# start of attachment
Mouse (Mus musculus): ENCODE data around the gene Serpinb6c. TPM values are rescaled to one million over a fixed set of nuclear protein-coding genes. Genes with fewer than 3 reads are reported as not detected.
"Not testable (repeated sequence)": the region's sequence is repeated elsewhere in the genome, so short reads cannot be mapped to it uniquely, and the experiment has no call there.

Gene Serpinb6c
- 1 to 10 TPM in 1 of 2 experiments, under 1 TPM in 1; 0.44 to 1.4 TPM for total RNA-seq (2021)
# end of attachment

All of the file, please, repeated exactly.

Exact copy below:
Mouse (Mus musculus): ENCODE data around the gene Serpinb6c. TPM values are rescaled to one million over a fixed set of nuclear protein-coding genes. Genes with fewer than 3 reads are reported as not detected.
"Not testable (repeated sequence)": the region's sequence is repeated elsewhere in the genome, so short reads cannot be mapped to it uniquely, and the experiment has no call there.

Gene Serpinb6c
- 1 to 10 TPM in 1 of 2 experiments, under 1 TPM in 1; 0.44 to 1.4 TPM for total RNA-seq (2021)